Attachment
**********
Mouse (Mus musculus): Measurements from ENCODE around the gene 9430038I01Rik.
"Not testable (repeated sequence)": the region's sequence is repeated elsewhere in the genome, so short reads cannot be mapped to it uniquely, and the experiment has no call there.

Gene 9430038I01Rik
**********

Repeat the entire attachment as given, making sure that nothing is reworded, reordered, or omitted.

Mouse (Mus musculus): Measurements from ENCODE around the gene 9430038I01Rik.
"Not testable (repeated sequence)": the region's sequence is repeated elsewhere in the genome, so short reads cannot be mapped to it uniquely, and the experiment has no call there.

Gene 9430038I01Rik